As India prepares to celebrate its 75th Independence Day, it makes sense to check how independent Indian homebuyers really are today. After all, independence is more than just freedom from foreign oppression – this becomes clear if we look at some of the ‘advanced’ Western countries, where people are independent of foreign rule but still enslaved by another system – blind consumerism.
Of course, Indians are not entirely immune to this. The scramble to buy the latest smartphones is probably highest in India than in most other countries. The desire for other lifestyle products is also not much less.
But when it comes to buying homes, Indians indeed display far more freedom of thought and action than in the more developed economies. One of the main reasons for this is that even with relatively cost-effective lending rates, purchasing homes remains one of the most significant expenses for most Indian households.
The recently published World Inequality Report 2022 describes India as an ‘unequal country with an affluent elite.’ The report says that even now, the top 10% of the population account for more than 55% of the overall national income. Included in this 10% are 22% accounted for by the top 1% – read ultra-rich HNIs.
While another recent report by the World Bank confirms that between 2011 and 2019, acute poverty in India has reduced by over 12 percentile points, the cost-conscious middle class still accounts for a large segment of the country.
True, various reports show us that the desire for self-owned homes has never been stronger in India than today, but middle-class Indians are still cautious about how and when they invest in homes.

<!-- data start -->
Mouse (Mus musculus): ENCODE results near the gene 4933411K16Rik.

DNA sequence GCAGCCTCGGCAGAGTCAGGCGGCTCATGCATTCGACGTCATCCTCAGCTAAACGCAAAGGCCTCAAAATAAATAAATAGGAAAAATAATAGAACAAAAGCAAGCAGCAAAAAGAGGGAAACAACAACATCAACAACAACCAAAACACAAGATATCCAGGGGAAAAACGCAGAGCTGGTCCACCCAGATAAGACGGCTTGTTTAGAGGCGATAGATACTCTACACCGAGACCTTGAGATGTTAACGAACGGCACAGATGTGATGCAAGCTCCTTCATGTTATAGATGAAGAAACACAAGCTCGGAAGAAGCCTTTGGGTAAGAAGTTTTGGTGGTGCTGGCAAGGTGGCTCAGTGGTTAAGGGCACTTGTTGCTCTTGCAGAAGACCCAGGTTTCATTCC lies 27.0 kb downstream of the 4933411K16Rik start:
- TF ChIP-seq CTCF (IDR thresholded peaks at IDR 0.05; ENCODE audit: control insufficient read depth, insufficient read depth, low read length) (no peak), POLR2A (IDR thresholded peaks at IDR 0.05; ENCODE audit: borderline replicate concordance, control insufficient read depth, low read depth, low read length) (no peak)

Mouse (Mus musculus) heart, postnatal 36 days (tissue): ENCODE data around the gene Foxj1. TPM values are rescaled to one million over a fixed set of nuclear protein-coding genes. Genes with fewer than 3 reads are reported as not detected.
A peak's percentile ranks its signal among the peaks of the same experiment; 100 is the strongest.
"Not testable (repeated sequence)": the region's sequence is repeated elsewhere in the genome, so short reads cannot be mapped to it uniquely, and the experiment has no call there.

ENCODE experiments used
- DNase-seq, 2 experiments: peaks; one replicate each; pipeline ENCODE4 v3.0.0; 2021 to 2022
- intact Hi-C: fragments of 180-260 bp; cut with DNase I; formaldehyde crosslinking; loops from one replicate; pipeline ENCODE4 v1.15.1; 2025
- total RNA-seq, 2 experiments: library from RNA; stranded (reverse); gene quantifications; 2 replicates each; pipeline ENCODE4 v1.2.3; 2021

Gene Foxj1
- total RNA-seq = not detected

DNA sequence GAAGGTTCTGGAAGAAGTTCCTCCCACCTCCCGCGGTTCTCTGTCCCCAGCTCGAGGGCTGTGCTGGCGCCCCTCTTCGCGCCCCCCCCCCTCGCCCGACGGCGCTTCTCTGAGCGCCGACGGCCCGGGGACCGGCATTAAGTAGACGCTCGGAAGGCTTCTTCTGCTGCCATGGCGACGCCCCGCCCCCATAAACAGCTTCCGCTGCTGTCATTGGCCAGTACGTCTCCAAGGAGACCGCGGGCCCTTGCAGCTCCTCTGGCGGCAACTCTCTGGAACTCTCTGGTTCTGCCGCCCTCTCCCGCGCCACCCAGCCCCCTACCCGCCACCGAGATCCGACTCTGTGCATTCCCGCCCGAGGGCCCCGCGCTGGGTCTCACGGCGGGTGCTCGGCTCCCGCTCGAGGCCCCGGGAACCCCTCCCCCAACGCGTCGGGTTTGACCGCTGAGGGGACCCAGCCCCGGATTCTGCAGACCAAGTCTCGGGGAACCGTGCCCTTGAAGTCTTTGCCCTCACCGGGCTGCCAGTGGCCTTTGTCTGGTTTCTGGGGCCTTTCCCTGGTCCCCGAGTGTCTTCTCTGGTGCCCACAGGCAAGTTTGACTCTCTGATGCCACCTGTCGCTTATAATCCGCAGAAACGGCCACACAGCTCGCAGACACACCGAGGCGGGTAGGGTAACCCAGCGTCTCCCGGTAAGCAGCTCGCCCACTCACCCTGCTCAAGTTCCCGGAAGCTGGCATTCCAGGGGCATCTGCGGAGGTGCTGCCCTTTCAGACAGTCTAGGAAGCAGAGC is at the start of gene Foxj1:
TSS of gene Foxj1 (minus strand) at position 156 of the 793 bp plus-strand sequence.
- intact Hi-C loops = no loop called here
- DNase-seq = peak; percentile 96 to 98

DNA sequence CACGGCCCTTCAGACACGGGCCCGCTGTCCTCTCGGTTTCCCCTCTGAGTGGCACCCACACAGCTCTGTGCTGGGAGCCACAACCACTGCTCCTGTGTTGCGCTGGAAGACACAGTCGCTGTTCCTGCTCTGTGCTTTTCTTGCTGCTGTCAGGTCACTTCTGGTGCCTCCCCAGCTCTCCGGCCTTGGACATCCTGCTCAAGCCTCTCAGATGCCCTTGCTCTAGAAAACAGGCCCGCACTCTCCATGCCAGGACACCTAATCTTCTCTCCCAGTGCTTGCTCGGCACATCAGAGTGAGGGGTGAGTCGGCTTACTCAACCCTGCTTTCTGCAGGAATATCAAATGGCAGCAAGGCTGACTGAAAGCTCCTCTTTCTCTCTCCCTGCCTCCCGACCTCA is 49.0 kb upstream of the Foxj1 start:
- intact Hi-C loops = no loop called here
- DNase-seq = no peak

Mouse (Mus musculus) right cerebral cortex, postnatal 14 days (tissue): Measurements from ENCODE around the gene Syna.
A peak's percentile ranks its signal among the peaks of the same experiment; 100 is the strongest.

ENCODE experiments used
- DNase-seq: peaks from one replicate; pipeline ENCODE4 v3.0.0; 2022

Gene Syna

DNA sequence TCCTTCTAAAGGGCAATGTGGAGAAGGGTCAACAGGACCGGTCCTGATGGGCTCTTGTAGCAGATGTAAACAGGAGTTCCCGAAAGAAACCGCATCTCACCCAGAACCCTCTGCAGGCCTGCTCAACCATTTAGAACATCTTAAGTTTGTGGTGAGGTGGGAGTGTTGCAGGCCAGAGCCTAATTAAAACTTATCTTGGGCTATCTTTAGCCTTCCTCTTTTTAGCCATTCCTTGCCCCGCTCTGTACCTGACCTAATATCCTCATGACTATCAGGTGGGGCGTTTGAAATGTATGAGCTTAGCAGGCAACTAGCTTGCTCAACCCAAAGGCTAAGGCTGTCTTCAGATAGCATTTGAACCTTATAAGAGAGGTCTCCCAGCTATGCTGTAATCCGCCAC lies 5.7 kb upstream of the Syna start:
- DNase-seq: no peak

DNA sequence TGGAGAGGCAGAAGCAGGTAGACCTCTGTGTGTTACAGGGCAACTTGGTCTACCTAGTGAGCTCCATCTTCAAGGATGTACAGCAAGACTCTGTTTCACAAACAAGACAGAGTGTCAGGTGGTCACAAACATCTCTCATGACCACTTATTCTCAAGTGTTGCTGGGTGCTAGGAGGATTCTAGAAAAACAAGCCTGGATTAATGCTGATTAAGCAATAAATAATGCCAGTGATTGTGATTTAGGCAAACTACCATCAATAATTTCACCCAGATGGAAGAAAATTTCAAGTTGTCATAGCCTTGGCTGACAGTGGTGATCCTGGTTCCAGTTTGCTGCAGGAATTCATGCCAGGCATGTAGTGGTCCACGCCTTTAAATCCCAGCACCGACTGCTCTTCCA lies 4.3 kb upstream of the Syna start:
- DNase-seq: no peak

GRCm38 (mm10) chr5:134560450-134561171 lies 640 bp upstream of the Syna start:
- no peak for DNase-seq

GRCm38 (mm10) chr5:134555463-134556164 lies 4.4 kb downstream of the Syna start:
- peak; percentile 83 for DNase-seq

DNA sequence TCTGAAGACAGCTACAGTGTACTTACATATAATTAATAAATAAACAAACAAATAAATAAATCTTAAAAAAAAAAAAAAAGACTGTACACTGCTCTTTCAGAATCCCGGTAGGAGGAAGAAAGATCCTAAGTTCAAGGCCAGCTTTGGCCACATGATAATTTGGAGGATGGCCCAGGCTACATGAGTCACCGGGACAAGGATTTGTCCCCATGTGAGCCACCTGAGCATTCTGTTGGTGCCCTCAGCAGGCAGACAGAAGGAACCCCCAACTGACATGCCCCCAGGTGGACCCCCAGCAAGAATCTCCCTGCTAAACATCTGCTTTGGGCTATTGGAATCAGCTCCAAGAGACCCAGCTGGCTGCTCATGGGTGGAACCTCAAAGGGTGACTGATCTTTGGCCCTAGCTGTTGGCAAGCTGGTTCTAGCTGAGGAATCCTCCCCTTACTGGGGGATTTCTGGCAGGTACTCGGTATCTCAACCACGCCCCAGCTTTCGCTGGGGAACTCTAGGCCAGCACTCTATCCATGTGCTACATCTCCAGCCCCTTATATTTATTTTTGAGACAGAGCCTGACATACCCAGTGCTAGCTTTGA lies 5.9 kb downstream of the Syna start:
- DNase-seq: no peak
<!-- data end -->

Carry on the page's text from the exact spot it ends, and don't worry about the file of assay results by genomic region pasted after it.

Compare this to the United States situation, where the subprime mortgage crisis between 2007 and 2010 resulted from Americans indiscriminately buying homes on loans. These were not wealthy people – if they had been, they would not have used mortgages.
Nevertheless, they went overboard buying properties because of deceptively low lending rates. Many of them bought multiple homes on loans, and finally, the resulting subprime crisis contributed heavily to the global financial meltdown in 2007–2008. This was blatant, mindless consumerism with a hard focus on real estate.
It is inconceivable that something like this could happen in India. Apart from the fact that our banking system is highly conservative, the fact is that Indians display much higher freedom of thought and action when it comes to buying homes.
Freedom of independent thought and action
Freedom of thought and action regarding real estate means that buyers are not the product. They cannot be enticed to buy something as expensive as a home merely because interest rates are low and developers spend crores in advertising.
When an Indian buys a home, they calculate all the costs and long, mid and short-term financial implications. Because of this, most real estate developers are in no position to assume a ‘take it or leave it’ approach when marketing their products.